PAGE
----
It's a long story, but for now, adoption of orphan children from Russia by US citizens is very much up in the air.  The governments of the US and Russia are arguing over each other's human rights stance and part of the argument has spilled over into international adoption.   The US State Department reports that in FY 2011, of the 3,400 international adoptions by US citizens, the largest number, approximately 1,000. were Russian children.  

The problem seems to have started in 2008, with the unfortunate mistreatment and untimely death of a Russian child adopted by US citizens, and concerns were exacerbated by the international attention given to a 7-year-old Russian boy sent back to Russia alone by his adoptive US citizen mother. 

In the meantime, in 2009, Russian anti-corruption lawyer and auditor, Sergei Magnitsky, died in a Russian jail.  He had been incarcerated after accusing certain Russian officials of stealing great sums of money from the state, allegedly through fraudulent tax refunds.  Magnitsky's death also received international attention    

The US and Russia negotiated an agreement on adoptions to improve the safeguards that protect adopted Russian children and their US families.  The resulting agreement that went into effect on November 1, 2012, is possibly very short lived.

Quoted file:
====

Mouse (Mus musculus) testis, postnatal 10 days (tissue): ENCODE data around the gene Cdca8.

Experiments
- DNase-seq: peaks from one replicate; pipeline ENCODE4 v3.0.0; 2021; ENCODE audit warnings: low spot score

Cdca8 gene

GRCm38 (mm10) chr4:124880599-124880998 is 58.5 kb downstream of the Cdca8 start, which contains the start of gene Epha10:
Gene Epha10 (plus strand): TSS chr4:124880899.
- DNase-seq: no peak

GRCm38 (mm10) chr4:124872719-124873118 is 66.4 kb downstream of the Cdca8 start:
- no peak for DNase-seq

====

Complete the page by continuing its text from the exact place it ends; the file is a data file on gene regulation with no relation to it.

On December 14, 2012, President Obama signed the so-called "Magnitsky Bill"  (H.R.4405).  The main intention of the law was to punish Russian officials who were thought to be responsible for the death of Sergei Magnitsky by prohibiting their entrance to the US and their use of the US banking system.  Unrelated, but seemingly in retribution, today, December 27, 2012, President Putin was presented a bill for signing that will prohibit adoption of Russian children by US families.

The political ball is still very much up in the air, but for now, US citizens seeking international adoption need to be very wary of setting their hearts on adopting a Russian child.